The U.S. Transportation Department has proposed that most new light vehicles come with automatic emergency braking.
It says the rule, if adopted, would dramatically cut accidents involving pedestrians and rear-end collisions, saving at least 360 people’s lives and preventing 24,000 injuries each year.
“Many crashes would be avoided altogether, while others would be less destructive,” the department said in a press release announcing the proposed rule.
It’s part of an effort the department started last year to address what it calls a national crisis in traffic fatalities and serious injuries. Many late-model vehicles already have the technology, but the rule would make it a requirement.
“Just as lifesaving innovations from previous generations like seat belts and air bags have helped improve safety, requiring automatic emergency braking on cars and trucks would keep all of us safer on our roads,” said Transportation Secretary Pete Buttigieg.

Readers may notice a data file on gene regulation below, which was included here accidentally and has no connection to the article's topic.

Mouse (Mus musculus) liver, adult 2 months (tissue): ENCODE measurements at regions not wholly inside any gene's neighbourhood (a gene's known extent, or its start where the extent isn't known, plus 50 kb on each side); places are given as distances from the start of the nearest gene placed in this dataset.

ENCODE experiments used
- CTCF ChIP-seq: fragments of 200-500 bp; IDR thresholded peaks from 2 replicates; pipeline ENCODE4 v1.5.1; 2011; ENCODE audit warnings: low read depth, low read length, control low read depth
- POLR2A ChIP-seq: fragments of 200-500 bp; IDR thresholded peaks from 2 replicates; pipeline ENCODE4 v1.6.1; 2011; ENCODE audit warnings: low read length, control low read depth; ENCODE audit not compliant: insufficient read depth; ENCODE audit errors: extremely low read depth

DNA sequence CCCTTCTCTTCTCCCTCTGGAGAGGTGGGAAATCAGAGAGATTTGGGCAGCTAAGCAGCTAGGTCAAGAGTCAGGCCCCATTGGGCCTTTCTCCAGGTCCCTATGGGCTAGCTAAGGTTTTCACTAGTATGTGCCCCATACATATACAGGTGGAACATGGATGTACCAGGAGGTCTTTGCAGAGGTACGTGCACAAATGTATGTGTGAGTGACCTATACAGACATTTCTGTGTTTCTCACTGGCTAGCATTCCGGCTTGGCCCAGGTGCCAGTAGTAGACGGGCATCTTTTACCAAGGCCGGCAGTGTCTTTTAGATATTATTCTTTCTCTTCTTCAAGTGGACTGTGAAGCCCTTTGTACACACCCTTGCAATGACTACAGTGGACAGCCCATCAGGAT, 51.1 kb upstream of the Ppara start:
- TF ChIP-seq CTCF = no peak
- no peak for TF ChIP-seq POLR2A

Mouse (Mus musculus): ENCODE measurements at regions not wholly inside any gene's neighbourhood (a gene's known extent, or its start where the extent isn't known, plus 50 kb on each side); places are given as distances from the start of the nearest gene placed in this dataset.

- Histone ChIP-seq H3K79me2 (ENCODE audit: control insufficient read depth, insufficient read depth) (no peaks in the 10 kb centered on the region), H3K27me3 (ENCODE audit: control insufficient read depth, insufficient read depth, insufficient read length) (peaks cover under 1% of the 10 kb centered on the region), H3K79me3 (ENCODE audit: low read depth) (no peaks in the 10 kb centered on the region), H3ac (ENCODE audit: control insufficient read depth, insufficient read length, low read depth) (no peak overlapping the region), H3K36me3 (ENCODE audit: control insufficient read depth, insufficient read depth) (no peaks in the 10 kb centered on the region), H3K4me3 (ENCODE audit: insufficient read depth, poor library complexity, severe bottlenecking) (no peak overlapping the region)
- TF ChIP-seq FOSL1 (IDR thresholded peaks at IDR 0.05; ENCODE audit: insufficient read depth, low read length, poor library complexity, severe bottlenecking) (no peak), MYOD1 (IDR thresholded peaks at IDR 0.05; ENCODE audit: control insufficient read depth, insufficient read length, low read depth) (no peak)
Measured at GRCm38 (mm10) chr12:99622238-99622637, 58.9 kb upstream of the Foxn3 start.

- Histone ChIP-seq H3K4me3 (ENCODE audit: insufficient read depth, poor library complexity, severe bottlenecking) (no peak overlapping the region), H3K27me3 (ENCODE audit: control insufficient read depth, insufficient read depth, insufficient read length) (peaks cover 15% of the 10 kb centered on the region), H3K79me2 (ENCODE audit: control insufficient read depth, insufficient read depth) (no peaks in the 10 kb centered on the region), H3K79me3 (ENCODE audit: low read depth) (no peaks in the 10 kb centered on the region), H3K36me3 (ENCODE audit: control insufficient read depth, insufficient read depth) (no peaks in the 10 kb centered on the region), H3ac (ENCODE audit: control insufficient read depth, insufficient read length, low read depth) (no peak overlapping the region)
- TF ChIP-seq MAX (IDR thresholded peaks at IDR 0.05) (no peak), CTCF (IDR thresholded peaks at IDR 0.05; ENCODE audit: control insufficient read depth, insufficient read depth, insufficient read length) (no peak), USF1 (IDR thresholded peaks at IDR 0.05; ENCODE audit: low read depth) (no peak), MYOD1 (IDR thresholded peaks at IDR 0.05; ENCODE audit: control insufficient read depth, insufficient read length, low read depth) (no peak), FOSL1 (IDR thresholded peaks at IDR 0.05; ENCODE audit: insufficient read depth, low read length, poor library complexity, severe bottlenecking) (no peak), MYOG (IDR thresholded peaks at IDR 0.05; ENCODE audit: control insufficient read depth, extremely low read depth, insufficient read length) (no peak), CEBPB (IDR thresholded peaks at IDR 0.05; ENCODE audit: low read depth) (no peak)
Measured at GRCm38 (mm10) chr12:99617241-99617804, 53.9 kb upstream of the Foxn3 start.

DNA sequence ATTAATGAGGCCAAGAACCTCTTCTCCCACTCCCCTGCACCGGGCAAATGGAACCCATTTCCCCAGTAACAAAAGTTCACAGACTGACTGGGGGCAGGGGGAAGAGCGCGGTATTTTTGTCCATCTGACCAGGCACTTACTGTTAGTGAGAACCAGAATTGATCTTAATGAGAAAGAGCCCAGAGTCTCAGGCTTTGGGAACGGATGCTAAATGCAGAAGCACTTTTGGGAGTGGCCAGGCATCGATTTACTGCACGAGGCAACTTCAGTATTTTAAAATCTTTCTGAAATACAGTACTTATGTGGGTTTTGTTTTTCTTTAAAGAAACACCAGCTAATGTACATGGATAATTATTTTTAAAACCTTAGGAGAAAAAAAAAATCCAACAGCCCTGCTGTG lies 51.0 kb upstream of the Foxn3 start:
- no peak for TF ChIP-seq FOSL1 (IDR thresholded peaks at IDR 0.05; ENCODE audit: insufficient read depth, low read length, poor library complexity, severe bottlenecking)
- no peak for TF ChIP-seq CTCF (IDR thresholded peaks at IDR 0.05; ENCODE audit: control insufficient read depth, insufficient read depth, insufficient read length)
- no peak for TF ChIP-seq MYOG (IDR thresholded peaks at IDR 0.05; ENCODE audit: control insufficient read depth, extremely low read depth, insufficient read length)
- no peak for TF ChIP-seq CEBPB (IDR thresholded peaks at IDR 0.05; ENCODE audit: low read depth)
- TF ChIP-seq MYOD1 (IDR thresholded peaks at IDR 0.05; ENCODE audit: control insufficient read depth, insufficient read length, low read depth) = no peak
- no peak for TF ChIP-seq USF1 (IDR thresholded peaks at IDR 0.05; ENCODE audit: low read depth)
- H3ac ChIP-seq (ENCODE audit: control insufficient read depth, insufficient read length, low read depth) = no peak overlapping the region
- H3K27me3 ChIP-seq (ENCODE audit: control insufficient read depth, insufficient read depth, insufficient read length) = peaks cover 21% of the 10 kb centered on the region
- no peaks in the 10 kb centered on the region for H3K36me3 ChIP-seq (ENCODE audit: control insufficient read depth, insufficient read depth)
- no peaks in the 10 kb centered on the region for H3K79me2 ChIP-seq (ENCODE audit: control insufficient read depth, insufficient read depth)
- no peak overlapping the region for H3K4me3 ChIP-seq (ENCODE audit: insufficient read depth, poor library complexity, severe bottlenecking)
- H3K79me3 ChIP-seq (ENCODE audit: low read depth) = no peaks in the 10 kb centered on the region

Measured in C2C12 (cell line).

The rule would require an autonomous emergency braking system, or AEB, which tracks the road in front of a moving vehicle and stops the vehicle to avoid any collisions if the driver hasn’t done so. It would also apply additional braking force to supplement the driver’s braking if needed to avoid or lessen the severity of a crash.
The proposal is part of the infrastructure law passed by Congress in 2021. If adopted, AEB systems would be required in new vehicles within three years of it being finalized. There’ll be a 60-day public comment period on the proposal before it’s final.